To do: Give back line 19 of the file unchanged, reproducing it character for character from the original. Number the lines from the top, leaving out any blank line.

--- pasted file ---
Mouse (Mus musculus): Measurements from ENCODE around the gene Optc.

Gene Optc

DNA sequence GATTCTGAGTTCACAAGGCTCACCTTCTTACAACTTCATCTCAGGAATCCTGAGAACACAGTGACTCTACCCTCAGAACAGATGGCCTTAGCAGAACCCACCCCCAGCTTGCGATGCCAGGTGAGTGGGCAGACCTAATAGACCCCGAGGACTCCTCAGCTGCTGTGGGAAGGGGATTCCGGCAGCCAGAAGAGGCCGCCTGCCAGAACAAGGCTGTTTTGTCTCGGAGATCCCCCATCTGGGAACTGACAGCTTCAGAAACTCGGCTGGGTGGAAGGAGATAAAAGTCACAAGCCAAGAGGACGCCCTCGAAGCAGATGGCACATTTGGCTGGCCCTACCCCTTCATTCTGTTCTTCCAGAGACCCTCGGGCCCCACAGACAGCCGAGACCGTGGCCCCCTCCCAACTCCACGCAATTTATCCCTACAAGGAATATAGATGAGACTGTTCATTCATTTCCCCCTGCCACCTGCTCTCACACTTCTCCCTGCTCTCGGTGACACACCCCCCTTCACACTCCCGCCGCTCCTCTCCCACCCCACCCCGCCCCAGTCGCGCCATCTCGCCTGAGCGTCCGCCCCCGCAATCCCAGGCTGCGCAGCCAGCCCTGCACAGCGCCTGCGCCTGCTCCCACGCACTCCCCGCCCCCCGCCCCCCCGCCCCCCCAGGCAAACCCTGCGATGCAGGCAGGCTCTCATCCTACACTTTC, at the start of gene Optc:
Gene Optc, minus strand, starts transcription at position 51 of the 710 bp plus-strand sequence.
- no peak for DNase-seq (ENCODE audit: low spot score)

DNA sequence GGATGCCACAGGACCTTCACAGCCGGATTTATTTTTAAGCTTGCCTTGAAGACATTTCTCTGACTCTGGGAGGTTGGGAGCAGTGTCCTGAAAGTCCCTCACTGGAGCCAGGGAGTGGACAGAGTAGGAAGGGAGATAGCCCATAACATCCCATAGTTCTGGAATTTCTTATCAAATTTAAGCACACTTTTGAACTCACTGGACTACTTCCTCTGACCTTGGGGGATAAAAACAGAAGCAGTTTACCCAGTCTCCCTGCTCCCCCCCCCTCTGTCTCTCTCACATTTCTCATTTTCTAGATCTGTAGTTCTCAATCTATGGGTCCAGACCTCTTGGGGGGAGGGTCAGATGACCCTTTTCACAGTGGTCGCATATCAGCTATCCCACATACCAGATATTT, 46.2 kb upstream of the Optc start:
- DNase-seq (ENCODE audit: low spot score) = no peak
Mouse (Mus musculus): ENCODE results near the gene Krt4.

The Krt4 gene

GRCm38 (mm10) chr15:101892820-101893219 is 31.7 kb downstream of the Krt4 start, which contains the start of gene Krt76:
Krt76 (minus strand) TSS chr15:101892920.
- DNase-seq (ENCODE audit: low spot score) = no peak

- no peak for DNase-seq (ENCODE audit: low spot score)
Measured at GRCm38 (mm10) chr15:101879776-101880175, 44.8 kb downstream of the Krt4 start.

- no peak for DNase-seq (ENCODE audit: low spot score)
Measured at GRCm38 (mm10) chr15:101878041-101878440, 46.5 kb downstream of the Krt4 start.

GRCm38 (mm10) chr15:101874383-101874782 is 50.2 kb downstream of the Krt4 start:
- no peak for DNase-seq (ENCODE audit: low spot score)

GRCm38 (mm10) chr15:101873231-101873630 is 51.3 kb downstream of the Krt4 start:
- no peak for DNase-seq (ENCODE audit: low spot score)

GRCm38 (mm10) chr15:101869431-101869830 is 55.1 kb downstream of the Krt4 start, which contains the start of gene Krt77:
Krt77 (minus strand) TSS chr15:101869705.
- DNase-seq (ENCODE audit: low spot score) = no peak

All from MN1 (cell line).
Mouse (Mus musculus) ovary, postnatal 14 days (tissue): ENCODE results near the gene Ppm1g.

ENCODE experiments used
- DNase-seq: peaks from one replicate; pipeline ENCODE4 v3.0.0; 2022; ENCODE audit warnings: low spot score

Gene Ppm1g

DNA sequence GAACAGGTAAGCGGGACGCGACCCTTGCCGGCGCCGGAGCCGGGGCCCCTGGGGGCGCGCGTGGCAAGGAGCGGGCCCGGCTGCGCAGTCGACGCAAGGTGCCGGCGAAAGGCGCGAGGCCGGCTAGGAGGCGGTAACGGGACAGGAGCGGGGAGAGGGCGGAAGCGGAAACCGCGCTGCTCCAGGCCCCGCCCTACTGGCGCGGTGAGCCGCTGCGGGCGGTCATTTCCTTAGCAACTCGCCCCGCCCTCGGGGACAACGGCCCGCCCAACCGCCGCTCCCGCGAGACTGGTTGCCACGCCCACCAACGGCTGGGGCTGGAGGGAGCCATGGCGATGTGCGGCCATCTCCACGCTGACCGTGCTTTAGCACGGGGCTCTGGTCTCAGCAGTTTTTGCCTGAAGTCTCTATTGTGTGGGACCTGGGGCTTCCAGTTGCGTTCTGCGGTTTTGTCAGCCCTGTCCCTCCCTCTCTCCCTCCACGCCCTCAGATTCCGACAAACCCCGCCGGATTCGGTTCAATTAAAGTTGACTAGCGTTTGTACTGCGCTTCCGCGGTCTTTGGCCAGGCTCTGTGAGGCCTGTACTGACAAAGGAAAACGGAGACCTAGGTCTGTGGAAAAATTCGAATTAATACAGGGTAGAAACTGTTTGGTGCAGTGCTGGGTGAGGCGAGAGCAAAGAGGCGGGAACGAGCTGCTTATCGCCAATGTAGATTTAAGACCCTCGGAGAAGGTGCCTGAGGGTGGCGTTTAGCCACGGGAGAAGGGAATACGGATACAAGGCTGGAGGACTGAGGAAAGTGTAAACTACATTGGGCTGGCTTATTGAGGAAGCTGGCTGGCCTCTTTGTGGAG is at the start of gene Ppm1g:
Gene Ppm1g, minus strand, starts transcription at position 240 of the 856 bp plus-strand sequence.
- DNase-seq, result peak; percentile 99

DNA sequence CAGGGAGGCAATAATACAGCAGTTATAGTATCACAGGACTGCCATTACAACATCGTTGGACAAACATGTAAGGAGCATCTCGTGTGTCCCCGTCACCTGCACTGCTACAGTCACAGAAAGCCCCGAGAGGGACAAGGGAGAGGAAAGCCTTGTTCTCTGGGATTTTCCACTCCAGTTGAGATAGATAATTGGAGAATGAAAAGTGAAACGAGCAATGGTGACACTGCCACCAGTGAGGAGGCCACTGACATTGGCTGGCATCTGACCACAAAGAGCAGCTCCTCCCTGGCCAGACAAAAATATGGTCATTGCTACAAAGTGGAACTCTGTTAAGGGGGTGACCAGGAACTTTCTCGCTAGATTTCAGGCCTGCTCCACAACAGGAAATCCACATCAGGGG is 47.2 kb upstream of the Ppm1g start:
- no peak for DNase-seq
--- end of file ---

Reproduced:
GRCm38 (mm10) chr15:101873231-101873630 is 51.3 kb downstream of the Krt4 start: